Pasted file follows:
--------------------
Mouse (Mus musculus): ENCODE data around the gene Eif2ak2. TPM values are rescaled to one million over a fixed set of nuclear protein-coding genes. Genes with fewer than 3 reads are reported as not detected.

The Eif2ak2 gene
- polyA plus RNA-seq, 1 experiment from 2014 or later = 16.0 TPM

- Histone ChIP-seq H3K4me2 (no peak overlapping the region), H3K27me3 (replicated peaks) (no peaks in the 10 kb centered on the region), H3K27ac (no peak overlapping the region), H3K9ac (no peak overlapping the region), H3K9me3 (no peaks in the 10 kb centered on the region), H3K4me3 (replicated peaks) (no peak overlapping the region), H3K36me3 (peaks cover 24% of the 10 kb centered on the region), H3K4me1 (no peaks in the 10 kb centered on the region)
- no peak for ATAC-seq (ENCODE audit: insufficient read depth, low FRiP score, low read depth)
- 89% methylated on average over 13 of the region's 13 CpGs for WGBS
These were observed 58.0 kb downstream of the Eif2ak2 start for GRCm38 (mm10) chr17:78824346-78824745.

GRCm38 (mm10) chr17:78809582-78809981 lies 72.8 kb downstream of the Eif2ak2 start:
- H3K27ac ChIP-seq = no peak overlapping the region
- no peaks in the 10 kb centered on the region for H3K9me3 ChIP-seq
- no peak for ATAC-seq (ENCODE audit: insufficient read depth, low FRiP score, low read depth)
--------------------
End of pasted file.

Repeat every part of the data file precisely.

Mouse (Mus musculus): ENCODE data around the gene Eif2ak2. TPM values are rescaled to one million over a fixed set of nuclear protein-coding genes. Genes with fewer than 3 reads are reported as not detected.

The Eif2ak2 gene
- polyA plus RNA-seq, 1 experiment from 2014 or later = 16.0 TPM

- Histone ChIP-seq H3K4me2 (no peak overlapping the region), H3K27me3 (replicated peaks) (no peaks in the 10 kb centered on the region), H3K27ac (no peak overlapping the region), H3K9ac (no peak overlapping the region), H3K9me3 (no peaks in the 10 kb centered on the region), H3K4me3 (replicated peaks) (no peak overlapping the region), H3K36me3 (peaks cover 24% of the 10 kb centered on the region), H3K4me1 (no peaks in the 10 kb centered on the region)
- no peak for ATAC-seq (ENCODE audit: insufficient read depth, low FRiP score, low read depth)
- 89% methylated on average over 13 of the region's 13 CpGs for WGBS
These were observed 58.0 kb downstream of the Eif2ak2 start for GRCm38 (mm10) chr17:78824346-78824745.

GRCm38 (mm10) chr17:78809582-78809981 lies 72.8 kb downstream of the Eif2ak2 start:
- H3K27ac ChIP-seq = no peak overlapping the region
- no peaks in the 10 kb centered on the region for H3K9me3 ChIP-seq
- no peak for ATAC-seq (ENCODE audit: insufficient read depth, low FRiP score, low read depth)